3. Organic and chemical free. Experiencing the pleasure that comes from growing your own food and then picking it for tonight’s dinner comes with an added bonus – it will be pesticide-free and healthier than anything you can buy in the supermarket. THIS IS REALLY IMPORTANT – Nature is in a fine balance out there and if you reach for the spray can every time you see an insect you will be killing off all the good guys that help to maintain a healthy balance – as well as yourself. There are many simple and non-toxic ways to control pests and diseases and going organic is the way to start. Your garden world is teeming with life – every cup of soil contains millions of micro-organisms that play a vital part in the cycle of life. Don’t be the idiot that causes the circle – that is Nature – to break because, one day there will be no going back.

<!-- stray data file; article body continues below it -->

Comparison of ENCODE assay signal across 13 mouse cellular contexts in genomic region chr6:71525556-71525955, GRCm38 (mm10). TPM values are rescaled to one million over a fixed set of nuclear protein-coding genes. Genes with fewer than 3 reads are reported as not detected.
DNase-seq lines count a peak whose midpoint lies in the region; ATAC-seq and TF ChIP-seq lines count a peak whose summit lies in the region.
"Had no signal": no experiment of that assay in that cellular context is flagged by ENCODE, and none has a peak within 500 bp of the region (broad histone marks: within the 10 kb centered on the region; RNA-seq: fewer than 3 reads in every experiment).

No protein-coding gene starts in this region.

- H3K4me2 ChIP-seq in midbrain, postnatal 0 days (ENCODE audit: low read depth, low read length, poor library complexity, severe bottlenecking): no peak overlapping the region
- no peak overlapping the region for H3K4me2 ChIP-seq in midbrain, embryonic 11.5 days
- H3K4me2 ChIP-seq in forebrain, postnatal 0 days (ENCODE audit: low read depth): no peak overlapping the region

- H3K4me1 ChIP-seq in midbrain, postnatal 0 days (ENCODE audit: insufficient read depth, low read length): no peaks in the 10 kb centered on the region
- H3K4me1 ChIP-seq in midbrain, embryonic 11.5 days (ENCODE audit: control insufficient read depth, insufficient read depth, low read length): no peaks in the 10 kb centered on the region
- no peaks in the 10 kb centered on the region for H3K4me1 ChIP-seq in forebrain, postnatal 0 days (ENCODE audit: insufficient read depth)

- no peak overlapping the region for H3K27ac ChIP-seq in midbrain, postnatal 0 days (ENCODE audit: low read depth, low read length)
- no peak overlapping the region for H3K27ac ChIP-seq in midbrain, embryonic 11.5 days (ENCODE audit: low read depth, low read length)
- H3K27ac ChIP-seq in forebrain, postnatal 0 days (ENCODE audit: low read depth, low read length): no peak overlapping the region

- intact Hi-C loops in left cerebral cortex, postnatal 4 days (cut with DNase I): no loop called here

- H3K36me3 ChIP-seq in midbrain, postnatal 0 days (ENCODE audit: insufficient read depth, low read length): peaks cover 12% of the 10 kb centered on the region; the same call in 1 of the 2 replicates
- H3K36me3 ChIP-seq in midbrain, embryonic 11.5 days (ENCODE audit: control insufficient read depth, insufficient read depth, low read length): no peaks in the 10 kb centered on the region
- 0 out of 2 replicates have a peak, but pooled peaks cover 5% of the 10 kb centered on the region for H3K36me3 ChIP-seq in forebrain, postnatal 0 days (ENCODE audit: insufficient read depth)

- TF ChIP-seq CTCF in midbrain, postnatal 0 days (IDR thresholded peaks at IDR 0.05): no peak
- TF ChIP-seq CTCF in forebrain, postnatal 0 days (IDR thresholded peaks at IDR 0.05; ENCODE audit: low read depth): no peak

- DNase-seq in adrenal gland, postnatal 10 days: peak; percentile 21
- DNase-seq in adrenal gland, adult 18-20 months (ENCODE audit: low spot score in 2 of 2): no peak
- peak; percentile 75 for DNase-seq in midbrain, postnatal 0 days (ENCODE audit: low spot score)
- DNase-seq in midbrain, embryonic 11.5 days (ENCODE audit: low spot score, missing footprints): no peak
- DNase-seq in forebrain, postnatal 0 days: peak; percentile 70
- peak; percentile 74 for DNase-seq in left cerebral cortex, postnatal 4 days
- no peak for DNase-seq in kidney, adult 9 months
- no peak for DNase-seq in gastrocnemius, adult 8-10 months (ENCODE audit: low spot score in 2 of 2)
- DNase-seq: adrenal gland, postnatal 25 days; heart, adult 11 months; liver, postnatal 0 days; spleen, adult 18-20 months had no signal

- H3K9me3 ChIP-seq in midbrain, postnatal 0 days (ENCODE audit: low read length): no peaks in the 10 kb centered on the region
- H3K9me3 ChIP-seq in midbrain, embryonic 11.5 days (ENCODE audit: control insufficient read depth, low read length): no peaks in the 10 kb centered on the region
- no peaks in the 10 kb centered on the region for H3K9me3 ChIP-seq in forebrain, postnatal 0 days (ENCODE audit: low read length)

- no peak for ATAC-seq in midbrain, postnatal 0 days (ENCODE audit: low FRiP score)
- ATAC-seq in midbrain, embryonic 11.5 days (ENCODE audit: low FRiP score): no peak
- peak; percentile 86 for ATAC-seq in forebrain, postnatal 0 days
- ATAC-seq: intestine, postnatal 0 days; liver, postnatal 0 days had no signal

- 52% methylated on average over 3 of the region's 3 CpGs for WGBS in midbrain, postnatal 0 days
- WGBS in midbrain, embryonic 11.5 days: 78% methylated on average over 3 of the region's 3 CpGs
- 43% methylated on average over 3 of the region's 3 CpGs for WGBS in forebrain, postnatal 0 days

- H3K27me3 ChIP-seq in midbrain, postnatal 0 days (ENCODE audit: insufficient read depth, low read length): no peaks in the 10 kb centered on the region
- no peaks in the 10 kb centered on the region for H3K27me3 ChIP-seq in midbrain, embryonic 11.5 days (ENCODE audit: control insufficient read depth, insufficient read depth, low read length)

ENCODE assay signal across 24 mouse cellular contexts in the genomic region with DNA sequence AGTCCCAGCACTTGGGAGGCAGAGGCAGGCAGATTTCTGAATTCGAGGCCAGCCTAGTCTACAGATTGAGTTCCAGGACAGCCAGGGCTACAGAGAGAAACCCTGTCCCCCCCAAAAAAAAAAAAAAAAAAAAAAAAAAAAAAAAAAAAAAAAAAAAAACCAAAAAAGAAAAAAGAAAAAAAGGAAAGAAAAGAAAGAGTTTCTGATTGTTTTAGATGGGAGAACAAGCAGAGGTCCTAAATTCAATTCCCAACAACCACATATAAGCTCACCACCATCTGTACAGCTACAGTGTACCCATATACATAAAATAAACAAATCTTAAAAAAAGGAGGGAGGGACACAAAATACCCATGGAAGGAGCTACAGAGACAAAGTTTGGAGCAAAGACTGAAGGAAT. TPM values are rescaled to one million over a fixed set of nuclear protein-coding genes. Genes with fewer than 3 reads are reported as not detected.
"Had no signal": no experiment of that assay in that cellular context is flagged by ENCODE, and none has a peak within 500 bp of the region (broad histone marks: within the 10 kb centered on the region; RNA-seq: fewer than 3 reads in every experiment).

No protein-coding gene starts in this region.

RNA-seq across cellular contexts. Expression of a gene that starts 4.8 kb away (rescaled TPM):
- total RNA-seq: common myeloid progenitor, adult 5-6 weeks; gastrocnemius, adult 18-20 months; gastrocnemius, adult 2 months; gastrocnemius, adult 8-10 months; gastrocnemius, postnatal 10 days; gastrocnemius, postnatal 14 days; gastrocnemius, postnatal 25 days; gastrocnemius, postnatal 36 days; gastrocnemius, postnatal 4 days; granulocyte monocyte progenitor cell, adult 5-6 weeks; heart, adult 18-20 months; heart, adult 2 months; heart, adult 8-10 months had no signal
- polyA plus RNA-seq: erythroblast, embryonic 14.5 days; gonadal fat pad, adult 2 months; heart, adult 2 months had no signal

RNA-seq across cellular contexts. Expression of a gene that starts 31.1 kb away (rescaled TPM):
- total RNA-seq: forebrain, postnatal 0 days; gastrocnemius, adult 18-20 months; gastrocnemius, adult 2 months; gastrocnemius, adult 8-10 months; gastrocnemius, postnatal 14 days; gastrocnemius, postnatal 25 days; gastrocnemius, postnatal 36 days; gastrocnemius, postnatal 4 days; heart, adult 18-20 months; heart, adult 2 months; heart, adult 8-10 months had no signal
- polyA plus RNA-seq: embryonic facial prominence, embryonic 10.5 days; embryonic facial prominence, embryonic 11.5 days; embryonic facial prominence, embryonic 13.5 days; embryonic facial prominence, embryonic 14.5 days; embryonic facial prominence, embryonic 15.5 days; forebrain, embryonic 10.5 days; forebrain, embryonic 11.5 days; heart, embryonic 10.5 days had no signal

4. Do not put your kitchen garden near or under trees.
Why – you will just be feeding the tree roots – the trees will thrive and your veggie garden won’t. Raised beds are the way to go and try to have all/some of your food garden as close to the house as possible – especially the things you are going to use every day like herbs and salads (Permaculture class – lesson one). If you have limited space – then use pots and whatever containers you can lay your hands on – I love to use old oil and olive cans evocative of Greek courtyard gardens; they have an added bonus of being portable, free and I can put them under cover when we get a Mullumbimby ‘big wet’.
5. Only grow things you are going to eat – or that make you smile.